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Definition: The rapport you establish with the bank with whom you conduct business transactions, which could help smooth the way when it comes to loan applications or special requests .
Given the challenges of working with a big bank, many entrepreneurs are taking a different tack. Instead of wooing the big commercial institutions, they're courting community banks, where "relationship banking" is the rule, not the exception. Even given today's banking climate, it's easier to get a startup loan from community banks, according to the Independent Community Bankers of America. They can be a little more flexible, don't have a bureaucracy to deal with, and are more apt to make character loans.
But don't get the idea that obtaining a loan from a community bank is a snap. You'll still have to meet credit and collateral requirements just as you would at a larger institution. The difference: Smaller banks tend to give more weight to personal attributes. If the business is located in town, the banker likely already knows the entrepreneur, and the family has lived in the area for years; these things count more in a community bank.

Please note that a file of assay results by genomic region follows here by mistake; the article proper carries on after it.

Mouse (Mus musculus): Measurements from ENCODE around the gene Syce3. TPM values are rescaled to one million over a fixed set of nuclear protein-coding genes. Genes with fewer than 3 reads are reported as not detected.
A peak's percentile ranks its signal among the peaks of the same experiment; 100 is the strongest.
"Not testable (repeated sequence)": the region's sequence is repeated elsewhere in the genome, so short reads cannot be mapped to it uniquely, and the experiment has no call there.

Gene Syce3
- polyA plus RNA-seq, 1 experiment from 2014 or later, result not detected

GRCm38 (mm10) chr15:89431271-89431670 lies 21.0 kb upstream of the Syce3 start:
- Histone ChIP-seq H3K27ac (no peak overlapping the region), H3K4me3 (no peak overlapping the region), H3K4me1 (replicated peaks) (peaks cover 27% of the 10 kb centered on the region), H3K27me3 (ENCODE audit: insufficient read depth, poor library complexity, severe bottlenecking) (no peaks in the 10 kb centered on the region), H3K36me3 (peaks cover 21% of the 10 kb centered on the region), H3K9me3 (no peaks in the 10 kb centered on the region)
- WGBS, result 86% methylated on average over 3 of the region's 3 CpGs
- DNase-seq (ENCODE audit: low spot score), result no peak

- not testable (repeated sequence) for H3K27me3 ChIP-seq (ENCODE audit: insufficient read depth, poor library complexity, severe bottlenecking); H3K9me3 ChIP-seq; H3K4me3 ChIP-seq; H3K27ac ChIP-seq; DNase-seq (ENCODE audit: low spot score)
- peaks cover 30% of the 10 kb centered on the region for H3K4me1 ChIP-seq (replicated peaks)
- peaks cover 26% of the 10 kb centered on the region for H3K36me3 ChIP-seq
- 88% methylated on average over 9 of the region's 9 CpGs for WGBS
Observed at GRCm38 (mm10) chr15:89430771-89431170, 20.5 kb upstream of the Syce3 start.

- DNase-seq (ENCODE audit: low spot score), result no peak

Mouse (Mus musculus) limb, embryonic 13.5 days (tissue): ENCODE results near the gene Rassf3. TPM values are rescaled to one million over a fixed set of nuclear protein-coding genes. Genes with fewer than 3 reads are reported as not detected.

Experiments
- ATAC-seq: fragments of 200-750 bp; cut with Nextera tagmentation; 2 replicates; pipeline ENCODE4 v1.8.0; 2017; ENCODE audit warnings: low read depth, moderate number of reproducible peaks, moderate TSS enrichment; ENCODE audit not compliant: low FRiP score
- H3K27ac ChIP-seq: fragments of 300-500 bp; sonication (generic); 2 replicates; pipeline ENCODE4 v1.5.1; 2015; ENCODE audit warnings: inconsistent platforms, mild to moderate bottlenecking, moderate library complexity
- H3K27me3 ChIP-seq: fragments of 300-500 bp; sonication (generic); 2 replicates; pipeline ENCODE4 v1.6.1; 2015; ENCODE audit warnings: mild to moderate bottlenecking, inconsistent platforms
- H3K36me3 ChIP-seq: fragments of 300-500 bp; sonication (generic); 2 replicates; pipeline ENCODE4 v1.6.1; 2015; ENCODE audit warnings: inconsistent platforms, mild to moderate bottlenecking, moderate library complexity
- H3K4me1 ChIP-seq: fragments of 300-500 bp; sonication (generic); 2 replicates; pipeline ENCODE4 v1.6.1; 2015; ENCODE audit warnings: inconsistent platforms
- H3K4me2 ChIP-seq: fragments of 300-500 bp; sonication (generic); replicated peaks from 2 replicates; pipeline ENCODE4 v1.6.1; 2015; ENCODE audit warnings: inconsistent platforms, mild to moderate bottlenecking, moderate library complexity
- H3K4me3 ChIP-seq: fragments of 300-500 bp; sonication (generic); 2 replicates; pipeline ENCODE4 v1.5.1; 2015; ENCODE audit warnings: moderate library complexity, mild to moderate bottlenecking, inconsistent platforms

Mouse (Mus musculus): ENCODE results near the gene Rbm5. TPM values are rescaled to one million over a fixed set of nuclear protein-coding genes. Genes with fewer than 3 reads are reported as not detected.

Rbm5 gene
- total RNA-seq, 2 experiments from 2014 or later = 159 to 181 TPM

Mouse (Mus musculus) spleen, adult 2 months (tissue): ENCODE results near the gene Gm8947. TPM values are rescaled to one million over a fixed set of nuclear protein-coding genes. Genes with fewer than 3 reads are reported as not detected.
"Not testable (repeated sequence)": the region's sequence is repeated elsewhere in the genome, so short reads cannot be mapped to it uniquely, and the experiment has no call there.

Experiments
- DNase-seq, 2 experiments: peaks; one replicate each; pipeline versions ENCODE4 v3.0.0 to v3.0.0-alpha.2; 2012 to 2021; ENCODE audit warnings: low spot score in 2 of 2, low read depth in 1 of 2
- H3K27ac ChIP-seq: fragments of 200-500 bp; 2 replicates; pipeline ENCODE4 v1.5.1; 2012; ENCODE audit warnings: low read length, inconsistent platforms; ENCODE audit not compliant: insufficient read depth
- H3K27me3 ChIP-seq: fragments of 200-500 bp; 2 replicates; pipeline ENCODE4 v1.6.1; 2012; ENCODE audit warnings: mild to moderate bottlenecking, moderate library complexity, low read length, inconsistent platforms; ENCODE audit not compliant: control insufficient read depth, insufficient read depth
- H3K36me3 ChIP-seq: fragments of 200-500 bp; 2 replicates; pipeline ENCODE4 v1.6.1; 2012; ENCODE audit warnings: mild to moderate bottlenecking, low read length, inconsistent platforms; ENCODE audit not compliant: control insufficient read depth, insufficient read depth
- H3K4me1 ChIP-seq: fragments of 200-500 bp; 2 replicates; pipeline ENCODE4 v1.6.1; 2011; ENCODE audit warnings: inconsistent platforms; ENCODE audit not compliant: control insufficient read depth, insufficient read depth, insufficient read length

Whether the bank you target is big or small, perhaps what matters most is developing relationships. If you've done your personal banking at the same place for 20 years and know the people with authority there, it makes sense to target that bank as a potential lender. If you don't have that kind of relationship at your bank, start to get to know your bankers now. Visit chamber of commerce meetings; go to networking events; take part in community functions that local bankers or other movers and shakers are a part of. A banker with a personal interest in you is more likely to look favorably on your loan application.
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